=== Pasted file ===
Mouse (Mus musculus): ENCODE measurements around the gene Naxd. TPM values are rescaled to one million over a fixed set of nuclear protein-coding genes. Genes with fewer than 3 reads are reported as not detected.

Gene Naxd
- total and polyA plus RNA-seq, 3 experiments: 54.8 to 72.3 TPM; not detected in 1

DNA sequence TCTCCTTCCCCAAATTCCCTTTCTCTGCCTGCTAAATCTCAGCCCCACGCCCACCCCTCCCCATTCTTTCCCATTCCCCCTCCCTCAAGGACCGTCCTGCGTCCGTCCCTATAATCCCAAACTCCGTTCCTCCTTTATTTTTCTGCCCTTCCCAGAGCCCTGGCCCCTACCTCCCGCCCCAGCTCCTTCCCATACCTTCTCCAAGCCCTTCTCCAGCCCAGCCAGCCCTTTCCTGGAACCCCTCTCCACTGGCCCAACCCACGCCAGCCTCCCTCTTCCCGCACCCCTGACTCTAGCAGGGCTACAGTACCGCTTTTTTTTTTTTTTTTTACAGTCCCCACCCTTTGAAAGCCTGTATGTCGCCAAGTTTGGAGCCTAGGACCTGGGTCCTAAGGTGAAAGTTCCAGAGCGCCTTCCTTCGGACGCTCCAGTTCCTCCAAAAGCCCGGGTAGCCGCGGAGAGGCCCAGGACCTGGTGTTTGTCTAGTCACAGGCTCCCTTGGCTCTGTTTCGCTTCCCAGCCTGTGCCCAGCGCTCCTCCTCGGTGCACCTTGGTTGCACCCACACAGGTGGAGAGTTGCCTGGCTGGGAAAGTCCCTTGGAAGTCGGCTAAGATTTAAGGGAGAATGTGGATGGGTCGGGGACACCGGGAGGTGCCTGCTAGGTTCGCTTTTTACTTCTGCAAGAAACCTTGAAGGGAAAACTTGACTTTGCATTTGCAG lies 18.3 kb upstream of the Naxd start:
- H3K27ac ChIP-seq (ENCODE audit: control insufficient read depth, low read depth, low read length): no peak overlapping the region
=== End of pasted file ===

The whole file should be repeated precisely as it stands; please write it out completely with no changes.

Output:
Mouse (Mus musculus): ENCODE measurements around the gene Naxd. TPM values are rescaled to one million over a fixed set of nuclear protein-coding genes. Genes with fewer than 3 reads are reported as not detected.

Gene Naxd
- total and polyA plus RNA-seq, 3 experiments: 54.8 to 72.3 TPM; not detected in 1

DNA sequence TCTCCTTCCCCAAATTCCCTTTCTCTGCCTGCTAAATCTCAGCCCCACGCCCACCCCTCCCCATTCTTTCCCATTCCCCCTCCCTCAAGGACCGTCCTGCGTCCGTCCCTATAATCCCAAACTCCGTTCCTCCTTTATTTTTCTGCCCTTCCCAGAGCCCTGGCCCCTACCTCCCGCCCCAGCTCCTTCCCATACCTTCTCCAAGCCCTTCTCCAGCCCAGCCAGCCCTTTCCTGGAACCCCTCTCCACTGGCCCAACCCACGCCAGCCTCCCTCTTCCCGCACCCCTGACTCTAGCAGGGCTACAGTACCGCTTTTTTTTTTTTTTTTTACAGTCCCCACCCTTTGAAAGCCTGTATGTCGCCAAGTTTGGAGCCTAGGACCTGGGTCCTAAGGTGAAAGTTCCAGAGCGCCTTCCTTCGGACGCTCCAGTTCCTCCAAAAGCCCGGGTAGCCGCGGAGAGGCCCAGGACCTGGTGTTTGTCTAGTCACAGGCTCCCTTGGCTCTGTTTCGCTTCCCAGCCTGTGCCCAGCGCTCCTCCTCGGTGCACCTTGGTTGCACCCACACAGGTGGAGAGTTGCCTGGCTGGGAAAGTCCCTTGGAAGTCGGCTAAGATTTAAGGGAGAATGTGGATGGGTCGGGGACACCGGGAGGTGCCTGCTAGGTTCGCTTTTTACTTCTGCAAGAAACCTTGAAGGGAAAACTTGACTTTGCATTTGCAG lies 18.3 kb upstream of the Naxd start:
- H3K27ac ChIP-seq (ENCODE audit: control insufficient read depth, low read depth, low read length): no peak overlapping the region